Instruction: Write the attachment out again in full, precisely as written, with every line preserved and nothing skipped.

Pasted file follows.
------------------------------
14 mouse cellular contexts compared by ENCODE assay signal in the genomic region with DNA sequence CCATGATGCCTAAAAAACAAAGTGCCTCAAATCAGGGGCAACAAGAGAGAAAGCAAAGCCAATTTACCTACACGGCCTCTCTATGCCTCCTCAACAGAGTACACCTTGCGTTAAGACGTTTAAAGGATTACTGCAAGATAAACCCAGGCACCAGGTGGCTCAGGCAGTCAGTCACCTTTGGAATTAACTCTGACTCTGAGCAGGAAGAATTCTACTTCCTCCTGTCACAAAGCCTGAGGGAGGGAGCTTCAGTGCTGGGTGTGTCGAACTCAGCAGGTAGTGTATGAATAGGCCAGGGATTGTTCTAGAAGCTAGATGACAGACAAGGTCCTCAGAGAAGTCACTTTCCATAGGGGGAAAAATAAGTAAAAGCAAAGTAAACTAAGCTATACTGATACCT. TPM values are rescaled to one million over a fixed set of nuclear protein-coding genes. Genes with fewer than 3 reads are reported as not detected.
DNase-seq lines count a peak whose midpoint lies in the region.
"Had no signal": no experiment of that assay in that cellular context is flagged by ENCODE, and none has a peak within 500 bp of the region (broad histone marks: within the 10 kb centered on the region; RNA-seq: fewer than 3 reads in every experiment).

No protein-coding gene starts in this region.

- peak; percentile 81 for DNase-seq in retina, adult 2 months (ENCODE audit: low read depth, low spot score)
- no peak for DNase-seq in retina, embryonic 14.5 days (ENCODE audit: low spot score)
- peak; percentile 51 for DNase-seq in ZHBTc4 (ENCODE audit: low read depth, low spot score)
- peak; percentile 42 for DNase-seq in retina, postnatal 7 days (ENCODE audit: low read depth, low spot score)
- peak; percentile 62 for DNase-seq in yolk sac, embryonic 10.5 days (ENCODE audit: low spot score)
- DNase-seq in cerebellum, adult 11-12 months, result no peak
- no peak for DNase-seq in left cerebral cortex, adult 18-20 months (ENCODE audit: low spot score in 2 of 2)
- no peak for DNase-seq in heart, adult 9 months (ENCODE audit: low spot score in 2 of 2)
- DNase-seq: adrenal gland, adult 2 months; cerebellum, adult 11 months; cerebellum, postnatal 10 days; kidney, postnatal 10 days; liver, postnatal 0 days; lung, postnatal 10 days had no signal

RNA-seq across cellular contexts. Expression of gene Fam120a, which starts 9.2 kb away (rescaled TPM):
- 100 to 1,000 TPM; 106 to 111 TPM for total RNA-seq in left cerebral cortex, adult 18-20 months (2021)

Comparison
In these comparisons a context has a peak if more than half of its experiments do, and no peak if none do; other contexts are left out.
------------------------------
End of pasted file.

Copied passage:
14 mouse cellular contexts compared by ENCODE assay signal in the genomic region with DNA sequence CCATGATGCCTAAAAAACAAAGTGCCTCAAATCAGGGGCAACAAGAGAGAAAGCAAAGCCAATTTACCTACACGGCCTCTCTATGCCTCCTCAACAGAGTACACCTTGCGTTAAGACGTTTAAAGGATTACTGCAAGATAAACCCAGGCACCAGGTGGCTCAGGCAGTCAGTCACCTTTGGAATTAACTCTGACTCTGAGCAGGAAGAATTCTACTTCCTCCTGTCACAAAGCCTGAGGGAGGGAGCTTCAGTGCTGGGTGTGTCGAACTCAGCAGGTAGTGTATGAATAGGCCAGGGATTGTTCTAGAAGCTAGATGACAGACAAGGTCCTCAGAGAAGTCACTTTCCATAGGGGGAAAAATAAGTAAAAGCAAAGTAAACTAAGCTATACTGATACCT. TPM values are rescaled to one million over a fixed set of nuclear protein-coding genes. Genes with fewer than 3 reads are reported as not detected.
DNase-seq lines count a peak whose midpoint lies in the region.
"Had no signal": no experiment of that assay in that cellular context is flagged by ENCODE, and none has a peak within 500 bp of the region (broad histone marks: within the 10 kb centered on the region; RNA-seq: fewer than 3 reads in every experiment).

No protein-coding gene starts in this region.

- peak; percentile 81 for DNase-seq in retina, adult 2 months (ENCODE audit: low read depth, low spot score)
- no peak for DNase-seq in retina, embryonic 14.5 days (ENCODE audit: low spot score)
- peak; percentile 51 for DNase-seq in ZHBTc4 (ENCODE audit: low read depth, low spot score)
- peak; percentile 42 for DNase-seq in retina, postnatal 7 days (ENCODE audit: low read depth, low spot score)
- peak; percentile 62 for DNase-seq in yolk sac, embryonic 10.5 days (ENCODE audit: low spot score)
- DNase-seq in cerebellum, adult 11-12 months, result no peak
- no peak for DNase-seq in left cerebral cortex, adult 18-20 months (ENCODE audit: low spot score in 2 of 2)
- no peak for DNase-seq in heart, adult 9 months (ENCODE audit: low spot score in 2 of 2)
- DNase-seq: adrenal gland, adult 2 months; cerebellum, adult 11 months; cerebellum, postnatal 10 days; kidney, postnatal 10 days; liver, postnatal 0 days; lung, postnatal 10 days had no signal

RNA-seq across cellular contexts. Expression of gene Fam120a, which starts 9.2 kb away (rescaled TPM):
- 100 to 1,000 TPM; 106 to 111 TPM for total RNA-seq in left cerebral cortex, adult 18-20 months (2021)

Comparison
In these comparisons a context has a peak if more than half of its experiments do, and no peak if none do; other contexts are left out.